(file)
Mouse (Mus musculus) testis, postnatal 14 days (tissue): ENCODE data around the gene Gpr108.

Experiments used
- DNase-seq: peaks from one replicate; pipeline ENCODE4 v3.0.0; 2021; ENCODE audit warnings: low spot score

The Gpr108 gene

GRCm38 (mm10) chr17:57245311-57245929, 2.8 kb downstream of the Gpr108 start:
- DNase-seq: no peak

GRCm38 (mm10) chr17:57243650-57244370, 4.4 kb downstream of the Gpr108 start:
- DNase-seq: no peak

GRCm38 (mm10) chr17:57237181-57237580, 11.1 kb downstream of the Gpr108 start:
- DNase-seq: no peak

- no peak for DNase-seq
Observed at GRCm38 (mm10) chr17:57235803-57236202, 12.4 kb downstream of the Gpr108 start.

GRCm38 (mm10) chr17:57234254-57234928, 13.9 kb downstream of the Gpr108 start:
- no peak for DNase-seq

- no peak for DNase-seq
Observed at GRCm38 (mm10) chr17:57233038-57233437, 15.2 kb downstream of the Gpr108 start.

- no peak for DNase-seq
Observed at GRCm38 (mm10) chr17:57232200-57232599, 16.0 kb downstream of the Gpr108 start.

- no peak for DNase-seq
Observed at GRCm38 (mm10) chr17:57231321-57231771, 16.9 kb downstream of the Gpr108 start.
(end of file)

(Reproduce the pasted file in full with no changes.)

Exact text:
Mouse (Mus musculus) testis, postnatal 14 days (tissue): ENCODE data around the gene Gpr108.

Experiments used
- DNase-seq: peaks from one replicate; pipeline ENCODE4 v3.0.0; 2021; ENCODE audit warnings: low spot score

The Gpr108 gene

GRCm38 (mm10) chr17:57245311-57245929, 2.8 kb downstream of the Gpr108 start:
- DNase-seq: no peak

GRCm38 (mm10) chr17:57243650-57244370, 4.4 kb downstream of the Gpr108 start:
- DNase-seq: no peak

GRCm38 (mm10) chr17:57237181-57237580, 11.1 kb downstream of the Gpr108 start:
- DNase-seq: no peak

- no peak for DNase-seq
Observed at GRCm38 (mm10) chr17:57235803-57236202, 12.4 kb downstream of the Gpr108 start.

GRCm38 (mm10) chr17:57234254-57234928, 13.9 kb downstream of the Gpr108 start:
- no peak for DNase-seq

- no peak for DNase-seq
Observed at GRCm38 (mm10) chr17:57233038-57233437, 15.2 kb downstream of the Gpr108 start.

- no peak for DNase-seq
Observed at GRCm38 (mm10) chr17:57232200-57232599, 16.0 kb downstream of the Gpr108 start.

- no peak for DNase-seq
Observed at GRCm38 (mm10) chr17:57231321-57231771, 16.9 kb downstream of the Gpr108 start.